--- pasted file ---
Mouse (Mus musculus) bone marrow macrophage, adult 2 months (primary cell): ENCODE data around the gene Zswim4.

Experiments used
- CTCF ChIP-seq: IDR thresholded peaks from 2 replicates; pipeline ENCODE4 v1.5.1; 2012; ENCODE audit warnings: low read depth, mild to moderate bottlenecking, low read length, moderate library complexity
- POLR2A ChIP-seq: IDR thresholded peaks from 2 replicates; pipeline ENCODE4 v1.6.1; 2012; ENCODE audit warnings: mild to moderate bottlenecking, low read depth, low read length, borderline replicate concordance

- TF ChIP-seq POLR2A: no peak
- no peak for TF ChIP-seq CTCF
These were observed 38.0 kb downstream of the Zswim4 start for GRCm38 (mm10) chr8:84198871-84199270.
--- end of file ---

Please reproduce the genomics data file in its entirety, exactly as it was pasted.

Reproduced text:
Mouse (Mus musculus) bone marrow macrophage, adult 2 months (primary cell): ENCODE data around the gene Zswim4.

Experiments used
- CTCF ChIP-seq: IDR thresholded peaks from 2 replicates; pipeline ENCODE4 v1.5.1; 2012; ENCODE audit warnings: low read depth, mild to moderate bottlenecking, low read length, moderate library complexity
- POLR2A ChIP-seq: IDR thresholded peaks from 2 replicates; pipeline ENCODE4 v1.6.1; 2012; ENCODE audit warnings: mild to moderate bottlenecking, low read depth, low read length, borderline replicate concordance

- TF ChIP-seq POLR2A: no peak
- no peak for TF ChIP-seq CTCF
These were observed 38.0 kb downstream of the Zswim4 start for GRCm38 (mm10) chr8:84198871-84199270.